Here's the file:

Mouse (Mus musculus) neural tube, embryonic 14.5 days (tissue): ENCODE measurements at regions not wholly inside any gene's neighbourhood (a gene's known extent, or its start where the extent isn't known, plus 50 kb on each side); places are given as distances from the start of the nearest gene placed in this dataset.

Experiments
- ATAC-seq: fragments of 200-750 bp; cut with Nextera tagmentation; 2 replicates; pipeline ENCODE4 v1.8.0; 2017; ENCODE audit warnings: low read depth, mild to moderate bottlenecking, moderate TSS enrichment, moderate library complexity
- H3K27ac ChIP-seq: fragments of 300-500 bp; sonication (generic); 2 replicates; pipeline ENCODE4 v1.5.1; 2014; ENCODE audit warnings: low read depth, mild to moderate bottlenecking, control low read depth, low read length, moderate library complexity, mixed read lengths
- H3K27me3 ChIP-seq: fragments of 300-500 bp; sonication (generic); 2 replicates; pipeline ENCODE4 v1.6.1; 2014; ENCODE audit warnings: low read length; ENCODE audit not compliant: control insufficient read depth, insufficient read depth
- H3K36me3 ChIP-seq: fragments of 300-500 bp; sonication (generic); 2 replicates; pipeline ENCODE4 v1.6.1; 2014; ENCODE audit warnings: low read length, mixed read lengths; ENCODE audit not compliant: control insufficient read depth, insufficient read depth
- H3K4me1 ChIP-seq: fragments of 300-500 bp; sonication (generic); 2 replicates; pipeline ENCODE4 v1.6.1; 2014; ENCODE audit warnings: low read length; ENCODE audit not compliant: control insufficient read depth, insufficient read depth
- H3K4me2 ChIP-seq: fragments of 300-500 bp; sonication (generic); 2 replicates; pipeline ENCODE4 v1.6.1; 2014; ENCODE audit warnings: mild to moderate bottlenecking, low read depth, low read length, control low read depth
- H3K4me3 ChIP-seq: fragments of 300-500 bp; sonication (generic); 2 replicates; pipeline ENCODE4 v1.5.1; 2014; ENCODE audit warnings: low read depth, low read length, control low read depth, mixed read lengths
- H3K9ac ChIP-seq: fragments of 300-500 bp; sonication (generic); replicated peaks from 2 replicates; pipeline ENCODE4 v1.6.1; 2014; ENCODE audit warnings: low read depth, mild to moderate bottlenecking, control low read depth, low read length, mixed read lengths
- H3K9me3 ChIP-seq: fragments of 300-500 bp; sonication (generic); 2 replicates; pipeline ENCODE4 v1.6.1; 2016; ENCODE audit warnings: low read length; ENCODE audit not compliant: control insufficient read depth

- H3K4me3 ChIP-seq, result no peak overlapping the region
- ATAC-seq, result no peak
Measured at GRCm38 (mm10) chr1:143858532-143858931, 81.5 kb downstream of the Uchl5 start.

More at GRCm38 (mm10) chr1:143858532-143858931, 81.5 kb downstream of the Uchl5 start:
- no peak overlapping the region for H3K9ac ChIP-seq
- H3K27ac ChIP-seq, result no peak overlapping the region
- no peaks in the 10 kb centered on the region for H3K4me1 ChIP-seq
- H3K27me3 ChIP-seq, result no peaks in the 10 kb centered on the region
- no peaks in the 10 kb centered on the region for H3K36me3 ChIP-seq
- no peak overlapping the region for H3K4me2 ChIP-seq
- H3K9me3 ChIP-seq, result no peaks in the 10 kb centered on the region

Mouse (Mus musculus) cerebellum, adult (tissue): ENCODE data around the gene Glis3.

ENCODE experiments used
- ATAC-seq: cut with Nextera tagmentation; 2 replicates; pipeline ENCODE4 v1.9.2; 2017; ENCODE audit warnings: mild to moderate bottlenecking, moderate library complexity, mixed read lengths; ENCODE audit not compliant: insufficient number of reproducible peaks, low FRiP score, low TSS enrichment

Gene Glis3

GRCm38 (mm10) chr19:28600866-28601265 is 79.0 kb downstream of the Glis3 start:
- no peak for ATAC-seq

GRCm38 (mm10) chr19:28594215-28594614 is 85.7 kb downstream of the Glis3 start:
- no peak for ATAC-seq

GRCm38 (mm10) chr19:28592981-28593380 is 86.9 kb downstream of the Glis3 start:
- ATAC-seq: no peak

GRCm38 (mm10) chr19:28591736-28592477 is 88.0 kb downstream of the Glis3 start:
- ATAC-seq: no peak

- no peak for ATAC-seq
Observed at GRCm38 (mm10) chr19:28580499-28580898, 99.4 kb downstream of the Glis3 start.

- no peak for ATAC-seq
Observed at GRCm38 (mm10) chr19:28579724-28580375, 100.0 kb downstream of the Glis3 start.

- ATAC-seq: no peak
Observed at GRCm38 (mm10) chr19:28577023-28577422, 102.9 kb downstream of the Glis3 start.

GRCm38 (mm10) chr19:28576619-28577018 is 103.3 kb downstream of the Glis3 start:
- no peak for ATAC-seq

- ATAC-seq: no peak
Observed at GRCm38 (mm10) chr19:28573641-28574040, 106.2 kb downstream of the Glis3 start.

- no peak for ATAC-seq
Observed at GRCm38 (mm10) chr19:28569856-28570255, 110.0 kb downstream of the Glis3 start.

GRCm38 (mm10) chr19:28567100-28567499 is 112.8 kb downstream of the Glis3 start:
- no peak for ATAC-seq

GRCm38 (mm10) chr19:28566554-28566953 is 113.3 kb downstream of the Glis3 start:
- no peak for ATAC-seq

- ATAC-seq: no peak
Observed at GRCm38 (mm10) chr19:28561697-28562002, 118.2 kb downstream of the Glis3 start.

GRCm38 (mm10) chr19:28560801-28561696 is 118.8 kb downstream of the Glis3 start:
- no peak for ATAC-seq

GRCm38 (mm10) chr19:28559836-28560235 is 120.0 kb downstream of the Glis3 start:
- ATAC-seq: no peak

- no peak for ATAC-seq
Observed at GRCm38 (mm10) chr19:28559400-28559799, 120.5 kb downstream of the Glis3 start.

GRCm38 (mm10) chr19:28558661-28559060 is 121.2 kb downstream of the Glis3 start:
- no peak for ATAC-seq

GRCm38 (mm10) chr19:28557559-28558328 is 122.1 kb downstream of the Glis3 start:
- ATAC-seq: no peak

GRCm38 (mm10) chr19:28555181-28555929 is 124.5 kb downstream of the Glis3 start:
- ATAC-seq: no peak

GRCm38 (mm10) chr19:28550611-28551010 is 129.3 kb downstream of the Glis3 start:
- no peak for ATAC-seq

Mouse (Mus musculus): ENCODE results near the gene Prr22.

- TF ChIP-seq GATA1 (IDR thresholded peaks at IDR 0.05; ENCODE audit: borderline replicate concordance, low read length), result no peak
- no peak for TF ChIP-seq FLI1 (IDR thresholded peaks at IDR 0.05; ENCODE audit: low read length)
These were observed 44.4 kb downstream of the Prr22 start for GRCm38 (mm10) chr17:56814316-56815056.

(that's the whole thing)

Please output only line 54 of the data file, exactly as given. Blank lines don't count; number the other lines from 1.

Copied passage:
- no peak for ATAC-seq